If it concerns sex in any way, you can be sure that our culture will fixate on it and manage to defy common sense with hyperventilating indignation. Same-sex marriage roiled the waters for decades, but now that the Supreme Court has big-footed that question, culture warriors are prowling for new realms of transgression to embrace. So, coming soon to a bathroom near you: transgenderism.
I'm just back from a weekend at Harvard University where unisex bathrooms are the norm. On behalf of womankind, I say: To the Bathroom Barricades!
Bathroom injustice has been a feature of the world for a very long time. Ask any woman. Most buildings feature equal-sized bathrooms for the two sexes — an automatic disadvantage for women, who cannot use urinals (at least as of this writing). At every concert, stadium, lecture hall or large meeting room, the line for the ladies' room will usually curl out the door and around corner while the men breeze through their facility with assembly-line efficiency. The only building in Washington, D.C., I know of where this is not the case is Constitution Hall, built by and for the Daughters of the American Revolution. Constitution Hall has twice the number of women's bathrooms as men's. Revolutionary indeed.
Some opponents of permitting "transgender" individuals to use the bathroom of their subjective feelings rather than their biology point to the risk of sexual assault. That seems a negligible risk. Hard to imagine rapists donning skirts the better to grab women in a ladies' room surrounded by female witnesses. But the trans bathroom movement offends in other ways.
Gender-neutral bathrooms are nothing new. We use them on airplanes and trains all the time. At the risk of offending some men, there are two things that should be said about this. First, we women hate using unisex public bathrooms. Men are messy. They leave the seat up most of the time, and sometimes fail to raise it in the first place, if you get my drift. Sure, some women are also unsanitary — but fewer. One survey found that 62 percent of men, but only 40 percent of women, failed to wash their hands after using the toilet.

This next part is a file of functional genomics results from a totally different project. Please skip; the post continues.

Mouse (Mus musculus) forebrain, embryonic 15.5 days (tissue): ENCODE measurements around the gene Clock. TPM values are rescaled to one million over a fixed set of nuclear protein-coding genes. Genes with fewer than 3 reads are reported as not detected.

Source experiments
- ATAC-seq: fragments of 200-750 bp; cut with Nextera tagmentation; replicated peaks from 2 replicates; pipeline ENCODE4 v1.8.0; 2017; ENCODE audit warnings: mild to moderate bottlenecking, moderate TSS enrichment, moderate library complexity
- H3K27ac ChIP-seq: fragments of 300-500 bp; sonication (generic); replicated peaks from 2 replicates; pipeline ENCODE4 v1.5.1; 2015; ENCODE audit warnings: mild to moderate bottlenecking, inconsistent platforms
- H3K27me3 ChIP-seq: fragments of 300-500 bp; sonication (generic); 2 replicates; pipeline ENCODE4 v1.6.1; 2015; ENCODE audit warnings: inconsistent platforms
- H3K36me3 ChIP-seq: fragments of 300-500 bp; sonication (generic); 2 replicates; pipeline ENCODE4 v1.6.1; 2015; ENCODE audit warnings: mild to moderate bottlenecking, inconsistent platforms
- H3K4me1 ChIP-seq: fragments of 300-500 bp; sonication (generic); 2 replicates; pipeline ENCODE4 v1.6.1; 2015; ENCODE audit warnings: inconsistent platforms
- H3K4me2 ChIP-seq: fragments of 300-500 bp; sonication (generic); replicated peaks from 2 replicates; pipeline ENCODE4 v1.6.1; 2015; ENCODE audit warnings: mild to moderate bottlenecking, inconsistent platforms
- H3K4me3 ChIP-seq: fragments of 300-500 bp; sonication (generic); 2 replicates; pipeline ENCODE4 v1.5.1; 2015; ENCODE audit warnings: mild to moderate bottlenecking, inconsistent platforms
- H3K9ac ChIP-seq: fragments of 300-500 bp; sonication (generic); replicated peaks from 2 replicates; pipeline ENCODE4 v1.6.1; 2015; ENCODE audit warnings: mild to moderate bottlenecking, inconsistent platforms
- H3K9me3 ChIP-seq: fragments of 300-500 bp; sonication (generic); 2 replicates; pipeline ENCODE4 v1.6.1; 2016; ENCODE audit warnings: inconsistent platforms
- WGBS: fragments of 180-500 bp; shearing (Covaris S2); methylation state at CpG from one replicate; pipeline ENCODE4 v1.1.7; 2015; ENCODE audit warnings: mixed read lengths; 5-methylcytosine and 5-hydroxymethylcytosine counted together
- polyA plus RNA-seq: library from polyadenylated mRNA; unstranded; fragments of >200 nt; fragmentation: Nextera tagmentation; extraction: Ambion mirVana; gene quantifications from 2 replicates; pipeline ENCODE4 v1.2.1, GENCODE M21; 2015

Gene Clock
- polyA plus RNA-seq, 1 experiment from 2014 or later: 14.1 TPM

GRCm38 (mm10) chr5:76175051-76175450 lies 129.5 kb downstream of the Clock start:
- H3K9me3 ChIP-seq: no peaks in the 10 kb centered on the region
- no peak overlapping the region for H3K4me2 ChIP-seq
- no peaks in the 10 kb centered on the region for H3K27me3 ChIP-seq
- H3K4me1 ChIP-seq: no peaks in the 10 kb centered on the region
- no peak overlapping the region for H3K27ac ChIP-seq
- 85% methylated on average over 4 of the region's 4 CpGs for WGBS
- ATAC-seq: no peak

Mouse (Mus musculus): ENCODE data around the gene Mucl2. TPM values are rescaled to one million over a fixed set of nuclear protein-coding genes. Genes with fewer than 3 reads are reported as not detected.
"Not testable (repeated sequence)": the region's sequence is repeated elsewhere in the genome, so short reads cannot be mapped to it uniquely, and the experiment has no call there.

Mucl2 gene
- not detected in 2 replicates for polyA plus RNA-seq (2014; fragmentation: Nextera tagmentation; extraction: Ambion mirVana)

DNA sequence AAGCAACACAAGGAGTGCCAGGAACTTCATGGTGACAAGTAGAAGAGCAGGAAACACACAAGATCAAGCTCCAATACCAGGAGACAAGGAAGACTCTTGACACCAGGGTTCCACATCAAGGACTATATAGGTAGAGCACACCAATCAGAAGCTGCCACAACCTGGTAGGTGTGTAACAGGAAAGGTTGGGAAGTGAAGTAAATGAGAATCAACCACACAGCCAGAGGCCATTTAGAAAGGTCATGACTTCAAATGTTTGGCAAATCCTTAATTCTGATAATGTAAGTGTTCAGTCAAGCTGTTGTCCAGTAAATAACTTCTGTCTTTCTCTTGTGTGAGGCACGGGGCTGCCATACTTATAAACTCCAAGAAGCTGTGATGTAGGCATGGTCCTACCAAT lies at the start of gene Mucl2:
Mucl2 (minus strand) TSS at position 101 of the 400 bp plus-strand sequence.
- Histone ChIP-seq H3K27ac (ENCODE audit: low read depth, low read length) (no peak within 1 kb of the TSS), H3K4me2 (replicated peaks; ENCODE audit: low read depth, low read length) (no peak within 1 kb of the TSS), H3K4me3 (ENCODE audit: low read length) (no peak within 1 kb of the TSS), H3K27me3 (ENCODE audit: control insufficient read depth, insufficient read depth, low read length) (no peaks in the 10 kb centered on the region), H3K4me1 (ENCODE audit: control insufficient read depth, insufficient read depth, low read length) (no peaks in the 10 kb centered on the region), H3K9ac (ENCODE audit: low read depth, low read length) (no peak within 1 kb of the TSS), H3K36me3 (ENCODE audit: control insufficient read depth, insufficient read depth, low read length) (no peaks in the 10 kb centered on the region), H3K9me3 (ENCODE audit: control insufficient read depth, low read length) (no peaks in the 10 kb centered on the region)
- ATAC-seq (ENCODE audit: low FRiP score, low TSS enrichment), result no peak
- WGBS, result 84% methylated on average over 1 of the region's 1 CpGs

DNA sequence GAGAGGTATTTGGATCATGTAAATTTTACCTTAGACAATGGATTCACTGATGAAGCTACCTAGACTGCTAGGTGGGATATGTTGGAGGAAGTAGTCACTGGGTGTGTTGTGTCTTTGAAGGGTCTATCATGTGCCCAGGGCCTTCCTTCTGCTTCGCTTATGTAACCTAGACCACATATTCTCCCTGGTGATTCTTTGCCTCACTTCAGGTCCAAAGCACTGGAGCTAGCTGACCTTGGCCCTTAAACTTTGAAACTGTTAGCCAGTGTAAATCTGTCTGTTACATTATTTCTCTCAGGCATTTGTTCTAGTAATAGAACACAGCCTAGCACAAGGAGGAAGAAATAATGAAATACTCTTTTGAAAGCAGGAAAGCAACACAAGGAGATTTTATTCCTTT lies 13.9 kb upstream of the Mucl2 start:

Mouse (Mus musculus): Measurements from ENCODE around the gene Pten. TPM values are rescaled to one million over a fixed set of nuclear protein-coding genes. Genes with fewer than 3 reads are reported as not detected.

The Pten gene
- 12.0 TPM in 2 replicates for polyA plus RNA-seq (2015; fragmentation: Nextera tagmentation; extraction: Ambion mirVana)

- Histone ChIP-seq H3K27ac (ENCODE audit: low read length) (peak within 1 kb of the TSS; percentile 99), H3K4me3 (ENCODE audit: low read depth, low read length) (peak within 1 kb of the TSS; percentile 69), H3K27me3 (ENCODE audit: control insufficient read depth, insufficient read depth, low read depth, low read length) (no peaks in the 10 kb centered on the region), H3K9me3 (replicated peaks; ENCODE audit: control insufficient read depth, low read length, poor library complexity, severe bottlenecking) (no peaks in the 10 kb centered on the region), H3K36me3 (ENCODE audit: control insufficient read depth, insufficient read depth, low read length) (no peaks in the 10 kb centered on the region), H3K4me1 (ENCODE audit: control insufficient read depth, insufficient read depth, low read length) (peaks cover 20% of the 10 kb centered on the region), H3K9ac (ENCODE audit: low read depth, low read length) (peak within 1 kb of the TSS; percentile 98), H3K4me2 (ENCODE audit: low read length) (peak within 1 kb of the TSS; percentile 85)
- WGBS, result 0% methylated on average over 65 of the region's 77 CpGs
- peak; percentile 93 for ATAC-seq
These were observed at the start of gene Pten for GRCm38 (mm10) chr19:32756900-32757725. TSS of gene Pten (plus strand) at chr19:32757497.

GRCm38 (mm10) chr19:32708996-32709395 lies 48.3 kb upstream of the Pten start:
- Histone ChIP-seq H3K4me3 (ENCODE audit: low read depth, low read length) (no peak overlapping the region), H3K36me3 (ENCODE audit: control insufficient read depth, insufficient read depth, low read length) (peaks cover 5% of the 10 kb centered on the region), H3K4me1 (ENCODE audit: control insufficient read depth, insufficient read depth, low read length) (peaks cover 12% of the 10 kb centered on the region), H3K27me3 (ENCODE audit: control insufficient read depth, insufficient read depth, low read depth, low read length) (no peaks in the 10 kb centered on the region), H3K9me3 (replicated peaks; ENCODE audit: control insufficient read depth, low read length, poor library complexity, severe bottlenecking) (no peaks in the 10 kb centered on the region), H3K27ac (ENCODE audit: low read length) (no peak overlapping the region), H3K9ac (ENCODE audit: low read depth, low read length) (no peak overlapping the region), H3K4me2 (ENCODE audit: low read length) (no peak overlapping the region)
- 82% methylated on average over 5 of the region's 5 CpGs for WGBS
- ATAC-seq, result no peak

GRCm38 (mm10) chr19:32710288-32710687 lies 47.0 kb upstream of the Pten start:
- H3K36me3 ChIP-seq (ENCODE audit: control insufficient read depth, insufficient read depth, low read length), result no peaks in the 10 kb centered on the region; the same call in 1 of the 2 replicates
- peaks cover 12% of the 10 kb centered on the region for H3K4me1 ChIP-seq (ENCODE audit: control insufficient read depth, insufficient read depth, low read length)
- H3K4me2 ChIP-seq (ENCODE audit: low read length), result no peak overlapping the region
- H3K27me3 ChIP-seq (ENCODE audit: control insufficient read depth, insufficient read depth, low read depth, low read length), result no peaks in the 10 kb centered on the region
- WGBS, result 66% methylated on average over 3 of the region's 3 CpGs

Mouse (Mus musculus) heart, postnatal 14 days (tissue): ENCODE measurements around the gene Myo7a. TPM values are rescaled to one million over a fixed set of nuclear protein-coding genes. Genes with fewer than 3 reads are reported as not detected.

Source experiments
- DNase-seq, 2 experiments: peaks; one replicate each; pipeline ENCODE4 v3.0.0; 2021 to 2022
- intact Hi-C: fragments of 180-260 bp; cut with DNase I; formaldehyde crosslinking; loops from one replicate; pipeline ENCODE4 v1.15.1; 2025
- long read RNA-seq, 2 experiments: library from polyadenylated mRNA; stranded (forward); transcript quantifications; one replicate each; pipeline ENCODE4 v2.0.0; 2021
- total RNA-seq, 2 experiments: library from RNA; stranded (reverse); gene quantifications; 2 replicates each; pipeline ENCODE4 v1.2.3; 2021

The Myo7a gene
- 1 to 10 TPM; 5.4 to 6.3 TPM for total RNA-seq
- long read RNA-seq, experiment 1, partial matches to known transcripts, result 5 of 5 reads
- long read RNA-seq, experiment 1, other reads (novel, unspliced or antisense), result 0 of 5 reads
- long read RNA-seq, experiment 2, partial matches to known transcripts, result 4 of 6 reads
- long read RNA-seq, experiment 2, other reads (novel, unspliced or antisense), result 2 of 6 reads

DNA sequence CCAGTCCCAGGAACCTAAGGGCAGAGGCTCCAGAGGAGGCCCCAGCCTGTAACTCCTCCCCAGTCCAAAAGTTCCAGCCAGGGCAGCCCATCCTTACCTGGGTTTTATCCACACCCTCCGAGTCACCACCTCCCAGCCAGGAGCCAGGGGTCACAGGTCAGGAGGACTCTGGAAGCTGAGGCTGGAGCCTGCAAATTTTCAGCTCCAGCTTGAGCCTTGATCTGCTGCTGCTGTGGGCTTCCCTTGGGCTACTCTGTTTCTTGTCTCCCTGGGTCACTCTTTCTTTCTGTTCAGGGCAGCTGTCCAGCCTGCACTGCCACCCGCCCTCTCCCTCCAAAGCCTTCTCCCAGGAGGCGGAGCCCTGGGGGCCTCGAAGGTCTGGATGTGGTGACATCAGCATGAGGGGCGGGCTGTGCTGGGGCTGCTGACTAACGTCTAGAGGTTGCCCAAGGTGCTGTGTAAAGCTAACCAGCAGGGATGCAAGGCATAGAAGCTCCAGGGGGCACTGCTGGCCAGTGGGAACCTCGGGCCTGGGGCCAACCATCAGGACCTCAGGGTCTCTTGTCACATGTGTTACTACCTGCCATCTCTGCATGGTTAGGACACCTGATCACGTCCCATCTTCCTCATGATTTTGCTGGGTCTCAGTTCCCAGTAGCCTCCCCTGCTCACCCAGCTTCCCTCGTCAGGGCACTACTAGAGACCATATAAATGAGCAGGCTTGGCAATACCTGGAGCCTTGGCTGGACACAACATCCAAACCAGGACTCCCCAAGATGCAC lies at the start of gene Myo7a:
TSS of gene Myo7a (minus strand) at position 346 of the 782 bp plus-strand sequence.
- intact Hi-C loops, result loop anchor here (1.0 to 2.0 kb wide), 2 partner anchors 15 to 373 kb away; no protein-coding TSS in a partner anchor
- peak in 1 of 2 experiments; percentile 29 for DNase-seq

Second, airplane bathrooms are single use and thus don't raise privacy/modesty concerns (I know, I've heard those urban legends, too, but leave that aside). A locker room, dressing room, or larger public bathroom is a different matter. Outside of stalls, women in public restrooms change their clothes, adjust their undergarments, purchase supplies from vending machines geared toward women and otherwise engage in activities they would be uncomfortable conducting under the eyes of a male (even one who feels himself to be female, or aspires to be female after years of surgery, depilatories and hormonal dousings).
People with gender dysphoria, like those with other psychological ailments, doubtless feel miserable much of the time, and competent professionals should treat them. The former chief of psychiatry at Johns Hopkins University, Dr. Paul McHugh, has studied the matter for decades and opposes "gender reassignment surgery."
In most areas of life, when someone holds a view of himself that is at odds with reality — McHugh offers the example of people with "body dysmorphic disorder," who falsely believe themselves to be horribly ugly — psychiatry offers therapy to cure them of their mistaken perception. Only in the area of sex does the profession, and the larger society, lose its grip on reason completely and declare that any and all delusions, wishes, hopes and behaviors are to be ratified and even celebrated in the name of non-discrimination.
We've become so discombobulated that perfectly intelligent people will say, without noticing the contradiction, that homosexual behavior comes from an inborn trait, but the "male/female binary" is a socially constructed fiction.
The Fourth Circuit Court of Appeals has now ruled that a "transgender" 17-year-old must be permitted to use the bathroom of her imagined "gender identity" rather than her sex. "It's easy to forget that these debates are about personal dignity," scolded The New York Times.
There is nothing dignified about ratifying an unhappy person's tragic misperception. What if the young person considered herself African-American, like Rachel Dolezal? Should she get preferences in college admission? Or what about Danny Almonte, who was 14 when he starred in the 2001 Little League tournament? If he felt 12, does that make it ok?
When you figure that out, culture warriors, let us know. In the meantime, hands off the ladies' rooms.